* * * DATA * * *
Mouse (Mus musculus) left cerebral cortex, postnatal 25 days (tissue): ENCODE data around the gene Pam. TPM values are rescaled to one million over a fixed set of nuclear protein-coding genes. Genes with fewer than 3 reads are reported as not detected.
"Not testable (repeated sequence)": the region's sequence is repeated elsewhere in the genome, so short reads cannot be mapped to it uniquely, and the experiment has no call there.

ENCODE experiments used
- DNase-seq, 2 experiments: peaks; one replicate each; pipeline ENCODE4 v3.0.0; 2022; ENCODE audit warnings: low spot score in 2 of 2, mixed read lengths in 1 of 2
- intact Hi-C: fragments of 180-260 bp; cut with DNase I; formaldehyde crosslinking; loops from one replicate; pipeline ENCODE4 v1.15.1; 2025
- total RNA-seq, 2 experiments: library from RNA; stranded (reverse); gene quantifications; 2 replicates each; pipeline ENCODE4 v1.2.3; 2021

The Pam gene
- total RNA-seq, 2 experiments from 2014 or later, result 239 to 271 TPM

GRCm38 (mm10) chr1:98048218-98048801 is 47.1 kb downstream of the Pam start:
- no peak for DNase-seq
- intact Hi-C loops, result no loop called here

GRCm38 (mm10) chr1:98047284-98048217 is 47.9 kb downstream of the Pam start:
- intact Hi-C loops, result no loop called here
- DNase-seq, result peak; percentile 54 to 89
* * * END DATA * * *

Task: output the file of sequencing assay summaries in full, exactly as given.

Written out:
Mouse (Mus musculus) left cerebral cortex, postnatal 25 days (tissue): ENCODE data around the gene Pam. TPM values are rescaled to one million over a fixed set of nuclear protein-coding genes. Genes with fewer than 3 reads are reported as not detected.
"Not testable (repeated sequence)": the region's sequence is repeated elsewhere in the genome, so short reads cannot be mapped to it uniquely, and the experiment has no call there.

ENCODE experiments used
- DNase-seq, 2 experiments: peaks; one replicate each; pipeline ENCODE4 v3.0.0; 2022; ENCODE audit warnings: low spot score in 2 of 2, mixed read lengths in 1 of 2
- intact Hi-C: fragments of 180-260 bp; cut with DNase I; formaldehyde crosslinking; loops from one replicate; pipeline ENCODE4 v1.15.1; 2025
- total RNA-seq, 2 experiments: library from RNA; stranded (reverse); gene quantifications; 2 replicates each; pipeline ENCODE4 v1.2.3; 2021

The Pam gene
- total RNA-seq, 2 experiments from 2014 or later, result 239 to 271 TPM

GRCm38 (mm10) chr1:98048218-98048801 is 47.1 kb downstream of the Pam start:
- no peak for DNase-seq
- intact Hi-C loops, result no loop called here

GRCm38 (mm10) chr1:98047284-98048217 is 47.9 kb downstream of the Pam start:
- intact Hi-C loops, result no loop called here
- DNase-seq, result peak; percentile 54 to 89